Whether identifying as a man, woman or someone outside the binary, everyone wants to see themselves represented honestly and thoroughly. Although major films and television shows have progressed in showing more forms of gender expression, local representation is often a rarity. But Talking Horse Productions aims to start a conversation here in Columbia.
In June, LGBTQ Awareness month, the theater will be putting on a production of BOY, which follows the story of a male who is raised as a female after a botched circumcision surgery.
Telling underrepresented stories seems to be a common interest among the theater’s staff. Director Rachel Bauer says what drew her to the script was how BOY diverts from traditional cisgender narratives. It allows people to either find a character they identify with or discover situations they didn’t even know existed.
MU junior Molly Hart identifies as queer, and she says the play is helpful to those wanting to learn about communities they are not personally part of.
“A lot of times, when people meet someone of an identity they haven’t met yet, they have all sorts of inappropriate and awkward questions that they don’t know are inappropriate and awkward,” Hart says. She adds that having an onstage figure answer some of the tough questions can take part of the uncomfortable burden off oneself.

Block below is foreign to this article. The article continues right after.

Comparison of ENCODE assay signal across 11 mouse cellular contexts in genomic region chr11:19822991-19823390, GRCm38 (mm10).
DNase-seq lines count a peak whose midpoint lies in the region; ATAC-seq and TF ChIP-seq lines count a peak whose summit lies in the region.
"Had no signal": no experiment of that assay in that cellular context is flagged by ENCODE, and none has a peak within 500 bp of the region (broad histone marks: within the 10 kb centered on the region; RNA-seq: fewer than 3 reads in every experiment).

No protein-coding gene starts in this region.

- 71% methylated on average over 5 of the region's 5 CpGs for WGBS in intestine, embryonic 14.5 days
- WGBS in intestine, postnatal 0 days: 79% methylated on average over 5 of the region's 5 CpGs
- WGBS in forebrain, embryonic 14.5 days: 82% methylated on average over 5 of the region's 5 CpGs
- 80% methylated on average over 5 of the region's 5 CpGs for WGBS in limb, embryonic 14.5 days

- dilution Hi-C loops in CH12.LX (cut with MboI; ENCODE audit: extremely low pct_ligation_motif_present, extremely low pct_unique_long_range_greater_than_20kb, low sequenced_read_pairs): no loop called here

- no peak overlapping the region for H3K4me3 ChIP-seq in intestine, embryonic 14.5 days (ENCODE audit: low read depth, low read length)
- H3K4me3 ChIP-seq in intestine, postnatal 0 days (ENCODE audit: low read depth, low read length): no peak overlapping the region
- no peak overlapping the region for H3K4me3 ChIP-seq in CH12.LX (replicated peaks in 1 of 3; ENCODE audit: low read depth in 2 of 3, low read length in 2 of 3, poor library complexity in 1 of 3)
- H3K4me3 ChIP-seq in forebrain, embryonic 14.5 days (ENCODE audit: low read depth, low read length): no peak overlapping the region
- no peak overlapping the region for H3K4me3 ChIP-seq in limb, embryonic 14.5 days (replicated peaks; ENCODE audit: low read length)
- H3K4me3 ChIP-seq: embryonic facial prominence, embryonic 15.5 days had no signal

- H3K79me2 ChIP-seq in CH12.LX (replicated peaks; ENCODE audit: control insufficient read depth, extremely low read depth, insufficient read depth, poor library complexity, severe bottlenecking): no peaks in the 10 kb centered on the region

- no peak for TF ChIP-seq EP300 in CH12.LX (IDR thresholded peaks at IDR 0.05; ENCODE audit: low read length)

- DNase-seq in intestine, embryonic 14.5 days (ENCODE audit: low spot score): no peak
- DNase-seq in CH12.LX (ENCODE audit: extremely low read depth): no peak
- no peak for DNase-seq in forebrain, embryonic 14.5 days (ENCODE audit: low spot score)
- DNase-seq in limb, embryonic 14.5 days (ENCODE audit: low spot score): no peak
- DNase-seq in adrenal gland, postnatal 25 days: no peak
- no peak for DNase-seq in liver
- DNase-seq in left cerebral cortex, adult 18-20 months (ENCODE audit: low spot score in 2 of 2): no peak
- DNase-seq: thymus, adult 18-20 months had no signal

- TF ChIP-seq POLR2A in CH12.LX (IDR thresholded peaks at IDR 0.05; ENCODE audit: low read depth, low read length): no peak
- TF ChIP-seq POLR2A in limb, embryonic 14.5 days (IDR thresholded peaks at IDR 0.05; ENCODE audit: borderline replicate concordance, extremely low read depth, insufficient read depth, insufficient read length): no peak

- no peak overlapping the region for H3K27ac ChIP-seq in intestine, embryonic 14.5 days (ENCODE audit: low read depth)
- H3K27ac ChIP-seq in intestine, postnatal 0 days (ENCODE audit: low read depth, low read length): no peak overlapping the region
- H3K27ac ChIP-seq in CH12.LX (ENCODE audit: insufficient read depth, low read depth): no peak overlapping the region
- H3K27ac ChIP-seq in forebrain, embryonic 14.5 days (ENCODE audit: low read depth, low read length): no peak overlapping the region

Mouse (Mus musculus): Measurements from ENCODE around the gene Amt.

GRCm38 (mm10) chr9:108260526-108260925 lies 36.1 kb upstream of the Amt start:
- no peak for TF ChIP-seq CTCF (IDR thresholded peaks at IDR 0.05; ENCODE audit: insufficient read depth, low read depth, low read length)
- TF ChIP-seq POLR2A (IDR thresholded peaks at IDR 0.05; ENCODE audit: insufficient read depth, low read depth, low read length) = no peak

Stories like BOY put new identities into the spotlight, but comprehensive representation is not yet present in society. Even in LGBTQ stories, Hart says there is still too much focus on white cisgender male stories and the process of coming out.
“I guess I hesitate to praise media representations of queer people because I think when you praise it, people are going to assume there’s no more work to be done there,” Hart says. Accurate representation is within reach as long as more narratives like BOY continue to reach audiences.
*Correction: A previous version of the second photo's caption misidentified Rebecca Holley as Rachel Bauer. This has been corrected. Additionally, the caption implied that the show is Rachel Bauer’s directorial debut. That is incorrect; this is the first time Bauer has directed for Talking Horse but not the first time she has ever directed.